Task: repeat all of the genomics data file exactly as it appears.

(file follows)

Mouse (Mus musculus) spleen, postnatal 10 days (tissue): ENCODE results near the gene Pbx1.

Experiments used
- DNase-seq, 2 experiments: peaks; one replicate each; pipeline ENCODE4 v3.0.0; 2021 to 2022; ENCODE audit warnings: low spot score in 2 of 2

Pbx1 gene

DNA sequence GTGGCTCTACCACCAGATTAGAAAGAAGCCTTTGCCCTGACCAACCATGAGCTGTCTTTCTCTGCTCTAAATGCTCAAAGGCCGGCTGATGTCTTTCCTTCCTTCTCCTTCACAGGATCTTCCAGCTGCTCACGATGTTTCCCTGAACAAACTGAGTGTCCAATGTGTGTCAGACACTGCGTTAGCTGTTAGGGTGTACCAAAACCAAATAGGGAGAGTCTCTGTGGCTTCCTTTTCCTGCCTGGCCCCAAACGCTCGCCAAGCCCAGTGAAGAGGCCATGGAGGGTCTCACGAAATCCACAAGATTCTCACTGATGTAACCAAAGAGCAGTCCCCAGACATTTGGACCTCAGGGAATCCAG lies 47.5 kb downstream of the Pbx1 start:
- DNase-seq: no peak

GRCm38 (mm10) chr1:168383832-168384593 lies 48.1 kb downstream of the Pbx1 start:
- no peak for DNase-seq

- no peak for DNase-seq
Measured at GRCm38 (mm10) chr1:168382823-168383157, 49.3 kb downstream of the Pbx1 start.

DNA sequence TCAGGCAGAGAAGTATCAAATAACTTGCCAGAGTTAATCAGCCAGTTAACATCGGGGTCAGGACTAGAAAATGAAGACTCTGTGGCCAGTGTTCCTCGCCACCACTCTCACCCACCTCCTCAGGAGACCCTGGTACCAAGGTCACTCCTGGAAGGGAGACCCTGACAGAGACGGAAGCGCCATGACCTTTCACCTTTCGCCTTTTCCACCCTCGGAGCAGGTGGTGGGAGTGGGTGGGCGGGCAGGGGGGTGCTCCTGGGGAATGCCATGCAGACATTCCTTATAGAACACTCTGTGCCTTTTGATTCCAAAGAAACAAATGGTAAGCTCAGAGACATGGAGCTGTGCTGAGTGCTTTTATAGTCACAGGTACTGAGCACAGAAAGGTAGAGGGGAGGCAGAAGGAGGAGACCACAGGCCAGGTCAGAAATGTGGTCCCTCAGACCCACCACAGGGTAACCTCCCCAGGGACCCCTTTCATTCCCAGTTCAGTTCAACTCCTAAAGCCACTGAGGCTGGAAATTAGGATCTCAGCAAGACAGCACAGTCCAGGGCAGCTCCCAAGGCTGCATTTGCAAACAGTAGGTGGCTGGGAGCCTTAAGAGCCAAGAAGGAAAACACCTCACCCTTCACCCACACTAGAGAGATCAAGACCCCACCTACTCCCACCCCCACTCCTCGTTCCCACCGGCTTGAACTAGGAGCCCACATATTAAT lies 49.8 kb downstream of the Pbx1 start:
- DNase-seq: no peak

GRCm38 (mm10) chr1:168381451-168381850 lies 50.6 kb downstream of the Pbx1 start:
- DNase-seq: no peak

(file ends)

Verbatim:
Mouse (Mus musculus) spleen, postnatal 10 days (tissue): ENCODE results near the gene Pbx1.

Experiments used
- DNase-seq, 2 experiments: peaks; one replicate each; pipeline ENCODE4 v3.0.0; 2021 to 2022; ENCODE audit warnings: low spot score in 2 of 2

Pbx1 gene

DNA sequence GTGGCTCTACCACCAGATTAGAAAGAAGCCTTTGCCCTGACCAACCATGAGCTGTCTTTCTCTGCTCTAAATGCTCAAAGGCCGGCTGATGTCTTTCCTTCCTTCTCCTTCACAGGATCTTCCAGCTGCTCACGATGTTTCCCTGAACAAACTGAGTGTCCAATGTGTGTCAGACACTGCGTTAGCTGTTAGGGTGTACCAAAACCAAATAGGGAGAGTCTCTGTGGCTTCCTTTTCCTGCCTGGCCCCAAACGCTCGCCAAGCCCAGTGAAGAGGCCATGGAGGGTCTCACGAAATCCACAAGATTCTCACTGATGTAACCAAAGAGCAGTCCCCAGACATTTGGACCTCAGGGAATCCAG lies 47.5 kb downstream of the Pbx1 start:
- DNase-seq: no peak

GRCm38 (mm10) chr1:168383832-168384593 lies 48.1 kb downstream of the Pbx1 start:
- no peak for DNase-seq

- no peak for DNase-seq
Measured at GRCm38 (mm10) chr1:168382823-168383157, 49.3 kb downstream of the Pbx1 start.

DNA sequence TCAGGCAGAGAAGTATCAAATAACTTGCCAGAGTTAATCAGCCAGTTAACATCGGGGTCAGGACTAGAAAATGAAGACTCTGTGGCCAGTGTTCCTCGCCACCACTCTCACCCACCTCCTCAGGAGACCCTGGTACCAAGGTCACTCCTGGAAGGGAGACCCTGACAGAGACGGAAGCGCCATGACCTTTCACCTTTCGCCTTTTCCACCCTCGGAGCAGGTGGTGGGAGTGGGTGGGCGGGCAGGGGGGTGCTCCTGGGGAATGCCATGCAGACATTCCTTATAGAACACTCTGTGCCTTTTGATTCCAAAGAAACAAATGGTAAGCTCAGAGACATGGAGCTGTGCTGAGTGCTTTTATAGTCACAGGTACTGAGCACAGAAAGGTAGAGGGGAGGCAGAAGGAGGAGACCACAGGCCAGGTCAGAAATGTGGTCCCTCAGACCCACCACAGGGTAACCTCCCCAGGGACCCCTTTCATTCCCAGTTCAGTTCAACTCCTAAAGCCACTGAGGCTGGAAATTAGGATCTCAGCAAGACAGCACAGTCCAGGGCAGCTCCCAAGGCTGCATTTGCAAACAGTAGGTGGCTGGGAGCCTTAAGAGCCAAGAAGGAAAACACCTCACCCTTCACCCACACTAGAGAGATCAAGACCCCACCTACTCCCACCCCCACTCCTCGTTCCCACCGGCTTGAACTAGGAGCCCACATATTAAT lies 49.8 kb downstream of the Pbx1 start:
- DNase-seq: no peak

GRCm38 (mm10) chr1:168381451-168381850 lies 50.6 kb downstream of the Pbx1 start:
- DNase-seq: no peak